17. Mary Stetzel
    United States
    June 9, 2014, 4:08 am

    When my late husband passed away in 2006, our Maltese was so distraught that she licked all of the fur off of the left side of her body, and our mini dachshund started urinating on our bed. I had to keep a tee shirt on the Maltese for over six months to prevent the OCD licking behavior. The other dog went to work with me for months. She was content to be in a crate, as long as she could see me. Eventually, both of the dogs adjusted to life without him, but the first year was very difficult for all of us.

  18. Lucy
    United States
    June 8, 2014, 11:37 pm

    I even remember when I had three red-eared sliders (aquatic turtles), when the oldest one died the other two were completely traumatized. I remember finding him floating in the water and I picked him up and put him on a rock to see if he was really dead. Then one of the other turtles swam up to the rock and reached her neck out, and pulled back in fear when she realized he was dead. Later I found them huddled in a corner holding each other. Perhaps I’m just guilty of anthropomorphizing them, but I really believe they were deeply upset by his death, especially since I could tell they seemed to look up to him.

  19. Beth
    Los Angeles
    June 8, 2014, 11:15 pm

    Yes- there are a lot of similarities of animals with humans. More intelligence is being discovered every day and shared physical diseases as well. I would urge your readers to consult a veterinary behaviorist-there are SPECIALISTS with additional graduate credentials and board certification that can diagnose and help treat problem behaviors with behavioral modification and appropriate medication. http://www.dacvb.org/resources/find/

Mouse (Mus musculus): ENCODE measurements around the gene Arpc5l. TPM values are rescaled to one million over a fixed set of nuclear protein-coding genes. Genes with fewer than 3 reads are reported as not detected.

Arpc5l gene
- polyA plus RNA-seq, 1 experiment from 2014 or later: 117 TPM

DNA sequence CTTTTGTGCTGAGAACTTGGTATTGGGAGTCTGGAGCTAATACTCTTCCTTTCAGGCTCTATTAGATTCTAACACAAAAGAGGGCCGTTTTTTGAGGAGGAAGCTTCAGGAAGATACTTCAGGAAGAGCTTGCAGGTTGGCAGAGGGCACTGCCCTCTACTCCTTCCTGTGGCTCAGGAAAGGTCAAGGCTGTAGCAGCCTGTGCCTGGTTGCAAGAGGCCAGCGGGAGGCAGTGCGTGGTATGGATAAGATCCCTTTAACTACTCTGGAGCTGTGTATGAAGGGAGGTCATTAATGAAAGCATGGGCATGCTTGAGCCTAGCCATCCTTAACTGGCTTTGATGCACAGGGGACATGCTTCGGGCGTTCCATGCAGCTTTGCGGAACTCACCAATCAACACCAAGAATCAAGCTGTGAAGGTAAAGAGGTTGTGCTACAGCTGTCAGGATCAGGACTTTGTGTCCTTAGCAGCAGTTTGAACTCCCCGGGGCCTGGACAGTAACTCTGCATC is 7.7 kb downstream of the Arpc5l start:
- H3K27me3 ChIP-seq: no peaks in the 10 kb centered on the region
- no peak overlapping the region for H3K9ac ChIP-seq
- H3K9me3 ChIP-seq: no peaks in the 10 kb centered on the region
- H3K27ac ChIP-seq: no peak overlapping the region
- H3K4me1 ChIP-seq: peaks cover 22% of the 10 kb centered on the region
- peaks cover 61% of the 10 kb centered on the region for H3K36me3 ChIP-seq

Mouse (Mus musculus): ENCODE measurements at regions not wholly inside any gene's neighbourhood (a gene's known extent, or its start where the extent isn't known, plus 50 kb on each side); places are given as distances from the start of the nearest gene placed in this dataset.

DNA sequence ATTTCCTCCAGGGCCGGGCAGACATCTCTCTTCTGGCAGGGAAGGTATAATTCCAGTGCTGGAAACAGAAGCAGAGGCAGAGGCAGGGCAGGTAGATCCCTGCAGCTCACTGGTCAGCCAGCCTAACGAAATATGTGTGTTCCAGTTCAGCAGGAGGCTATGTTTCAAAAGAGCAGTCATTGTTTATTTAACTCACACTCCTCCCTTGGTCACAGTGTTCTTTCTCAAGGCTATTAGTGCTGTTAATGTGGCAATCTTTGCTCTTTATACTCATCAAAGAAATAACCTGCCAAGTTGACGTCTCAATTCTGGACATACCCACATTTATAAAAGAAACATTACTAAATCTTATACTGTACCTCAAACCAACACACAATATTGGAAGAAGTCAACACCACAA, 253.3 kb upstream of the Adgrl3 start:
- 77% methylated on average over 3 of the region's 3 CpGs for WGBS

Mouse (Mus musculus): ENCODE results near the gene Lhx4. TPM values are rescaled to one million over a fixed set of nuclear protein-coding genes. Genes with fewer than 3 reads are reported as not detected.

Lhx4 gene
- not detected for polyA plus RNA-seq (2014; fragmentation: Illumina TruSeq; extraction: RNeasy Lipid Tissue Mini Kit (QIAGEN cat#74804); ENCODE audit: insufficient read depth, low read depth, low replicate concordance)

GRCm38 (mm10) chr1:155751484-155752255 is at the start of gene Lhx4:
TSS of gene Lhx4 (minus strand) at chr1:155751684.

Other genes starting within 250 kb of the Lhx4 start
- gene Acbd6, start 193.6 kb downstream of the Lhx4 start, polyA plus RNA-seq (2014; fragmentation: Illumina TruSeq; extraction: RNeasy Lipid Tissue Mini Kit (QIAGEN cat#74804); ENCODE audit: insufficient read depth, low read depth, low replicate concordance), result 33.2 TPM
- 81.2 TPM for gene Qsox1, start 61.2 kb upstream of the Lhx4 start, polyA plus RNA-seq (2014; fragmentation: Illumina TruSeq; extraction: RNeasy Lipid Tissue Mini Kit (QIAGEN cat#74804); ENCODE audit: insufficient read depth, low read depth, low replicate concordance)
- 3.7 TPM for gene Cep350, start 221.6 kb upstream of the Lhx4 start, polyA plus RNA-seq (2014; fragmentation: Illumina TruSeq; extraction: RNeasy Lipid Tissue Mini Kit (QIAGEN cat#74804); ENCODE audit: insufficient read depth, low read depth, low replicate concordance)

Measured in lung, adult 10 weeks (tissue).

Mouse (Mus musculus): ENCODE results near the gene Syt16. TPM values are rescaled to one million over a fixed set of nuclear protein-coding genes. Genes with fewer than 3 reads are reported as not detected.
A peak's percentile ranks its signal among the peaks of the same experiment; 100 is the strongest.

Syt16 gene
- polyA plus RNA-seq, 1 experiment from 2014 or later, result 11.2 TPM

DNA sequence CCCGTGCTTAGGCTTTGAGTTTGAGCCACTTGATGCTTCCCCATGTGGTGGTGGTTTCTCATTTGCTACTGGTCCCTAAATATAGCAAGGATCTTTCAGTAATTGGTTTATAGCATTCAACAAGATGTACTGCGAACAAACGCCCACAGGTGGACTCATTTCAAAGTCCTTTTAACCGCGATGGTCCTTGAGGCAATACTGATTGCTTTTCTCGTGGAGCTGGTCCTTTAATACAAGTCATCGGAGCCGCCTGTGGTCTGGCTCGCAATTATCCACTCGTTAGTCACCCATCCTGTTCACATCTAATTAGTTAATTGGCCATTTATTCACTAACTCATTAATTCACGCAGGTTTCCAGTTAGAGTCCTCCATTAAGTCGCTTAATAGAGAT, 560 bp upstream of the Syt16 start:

The veterinarian mentioned in the article is a general practitioner and not qualified in this specialty area.

  20. Gayle Dauverd
    June 8, 2014, 10:33 pm

    I think it is very naive and self-absorbed for humans to think that animals wouldn’t have mental illnesses. People who have spent their entire lives around many, many animals can often tell you stories about animals who manifested mental illnesses much more serious than OCD and anxiety; those are run of the mill stuff for the most part. I wish researchers would get out of their labs and have some real life experiences with real animals in their own environments; the research they do in labs seems to usually produce results that animal people have known about forever and take for granted. Such a waste of resources when there are things that could use some money thrown at them to learn more about. Nothing personal to the author but there is nothing new to anyone who has had lots of dogs about what she is saying; it sounds like she is a dog newbie to be surprised by her dog having anxiety.

  21. susan ballarini
    United States
    June 8, 2014, 9:37 pm

    If you want to study animal mental illness go see the chimpanzees that were used in laboratory experiments for decades. Or a mother dog who was forced to watch her pup used as a bait dog, or an elephant chained and beaten daily, or the lab rat or guinea pig who lives in constant fear of the next hideous experiment to be performed on her. Some have been known to have heart attacks when the researchers came in the room. What about the dairy cow who is forced to endure the loss of her newborn calf REPEATEDLY so that humans can have her milk? When animals are used as commodities, the depravity of humankind is endless. Of course animals suffer the same as we do, why wouldn’t they?

  22. Valerie Brown
    United States
    June 8, 2014, 7:42 pm

    My significant other died a few months ago and both of my dogs & I are grieving. We were moved from our home into my son’s home. My dogs & I are still adjusting. The dogs still manifest signs of grief & depression. They both seem to suffer lots of anxiety when I leave for any length of time.